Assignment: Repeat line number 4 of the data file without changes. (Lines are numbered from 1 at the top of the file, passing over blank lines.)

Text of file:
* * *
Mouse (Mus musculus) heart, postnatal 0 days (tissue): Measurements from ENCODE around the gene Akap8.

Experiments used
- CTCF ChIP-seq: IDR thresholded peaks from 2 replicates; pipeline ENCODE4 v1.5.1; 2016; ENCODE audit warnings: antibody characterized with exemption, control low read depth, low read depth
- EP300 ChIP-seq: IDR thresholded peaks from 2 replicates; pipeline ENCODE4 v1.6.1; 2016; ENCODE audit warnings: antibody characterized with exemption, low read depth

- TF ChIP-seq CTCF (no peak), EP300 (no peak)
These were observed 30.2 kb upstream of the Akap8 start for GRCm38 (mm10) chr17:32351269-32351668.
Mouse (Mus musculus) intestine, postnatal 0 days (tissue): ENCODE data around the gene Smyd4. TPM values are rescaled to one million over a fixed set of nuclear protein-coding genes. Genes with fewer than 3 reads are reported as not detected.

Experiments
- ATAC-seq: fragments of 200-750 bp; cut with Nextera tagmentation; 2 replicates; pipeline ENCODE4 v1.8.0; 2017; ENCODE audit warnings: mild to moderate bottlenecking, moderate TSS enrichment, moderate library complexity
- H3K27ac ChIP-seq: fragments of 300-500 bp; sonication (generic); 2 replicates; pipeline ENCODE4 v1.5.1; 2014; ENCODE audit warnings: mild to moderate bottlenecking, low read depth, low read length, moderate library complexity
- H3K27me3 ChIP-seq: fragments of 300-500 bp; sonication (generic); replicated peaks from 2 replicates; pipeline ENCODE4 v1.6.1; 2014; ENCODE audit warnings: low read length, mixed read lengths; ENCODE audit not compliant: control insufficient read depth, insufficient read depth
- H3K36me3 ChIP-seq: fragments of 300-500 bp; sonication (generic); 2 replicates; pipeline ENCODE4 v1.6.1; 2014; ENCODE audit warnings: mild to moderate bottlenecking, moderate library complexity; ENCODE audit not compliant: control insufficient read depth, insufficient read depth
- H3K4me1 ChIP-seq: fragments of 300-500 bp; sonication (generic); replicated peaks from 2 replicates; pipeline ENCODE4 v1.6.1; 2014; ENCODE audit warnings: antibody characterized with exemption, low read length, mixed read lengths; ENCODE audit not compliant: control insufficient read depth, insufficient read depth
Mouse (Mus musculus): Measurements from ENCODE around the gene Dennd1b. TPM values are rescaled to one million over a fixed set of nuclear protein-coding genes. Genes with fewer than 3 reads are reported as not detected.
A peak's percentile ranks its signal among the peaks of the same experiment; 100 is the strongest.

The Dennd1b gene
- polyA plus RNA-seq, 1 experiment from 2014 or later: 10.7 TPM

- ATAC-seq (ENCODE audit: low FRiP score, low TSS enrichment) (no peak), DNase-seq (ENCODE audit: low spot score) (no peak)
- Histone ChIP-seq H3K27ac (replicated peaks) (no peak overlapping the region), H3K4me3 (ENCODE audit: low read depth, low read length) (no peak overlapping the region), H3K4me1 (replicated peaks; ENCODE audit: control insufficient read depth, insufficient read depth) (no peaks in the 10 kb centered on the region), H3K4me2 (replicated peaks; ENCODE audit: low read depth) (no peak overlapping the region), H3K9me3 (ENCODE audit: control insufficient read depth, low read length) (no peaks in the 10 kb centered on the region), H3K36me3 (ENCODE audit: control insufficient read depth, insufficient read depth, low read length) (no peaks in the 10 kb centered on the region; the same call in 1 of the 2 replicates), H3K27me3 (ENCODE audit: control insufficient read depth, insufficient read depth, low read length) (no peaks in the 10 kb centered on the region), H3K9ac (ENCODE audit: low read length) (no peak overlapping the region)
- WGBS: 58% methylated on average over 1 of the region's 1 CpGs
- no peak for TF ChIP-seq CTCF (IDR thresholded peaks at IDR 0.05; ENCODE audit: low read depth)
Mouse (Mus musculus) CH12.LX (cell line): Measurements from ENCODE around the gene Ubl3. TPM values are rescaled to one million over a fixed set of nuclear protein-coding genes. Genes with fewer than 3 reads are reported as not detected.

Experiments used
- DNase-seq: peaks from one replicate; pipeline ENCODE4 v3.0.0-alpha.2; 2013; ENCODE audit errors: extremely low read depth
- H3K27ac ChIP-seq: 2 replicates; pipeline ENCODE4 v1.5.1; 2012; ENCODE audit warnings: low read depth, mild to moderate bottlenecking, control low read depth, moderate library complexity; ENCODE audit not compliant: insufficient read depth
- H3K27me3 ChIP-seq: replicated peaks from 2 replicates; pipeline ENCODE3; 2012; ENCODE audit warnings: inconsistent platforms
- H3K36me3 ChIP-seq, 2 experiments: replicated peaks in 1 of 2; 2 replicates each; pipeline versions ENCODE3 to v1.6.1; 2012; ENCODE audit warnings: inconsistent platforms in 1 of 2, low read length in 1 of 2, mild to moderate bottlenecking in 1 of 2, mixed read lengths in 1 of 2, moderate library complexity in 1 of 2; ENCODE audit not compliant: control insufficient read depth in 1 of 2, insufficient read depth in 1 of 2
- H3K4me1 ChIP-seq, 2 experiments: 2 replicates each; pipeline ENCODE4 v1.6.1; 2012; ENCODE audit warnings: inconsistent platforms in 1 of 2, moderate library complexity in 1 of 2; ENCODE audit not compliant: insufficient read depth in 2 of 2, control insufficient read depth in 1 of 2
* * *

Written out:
- EP300 ChIP-seq: IDR thresholded peaks from 2 replicates; pipeline ENCODE4 v1.6.1; 2016; ENCODE audit warnings: antibody characterized with exemption, low read depth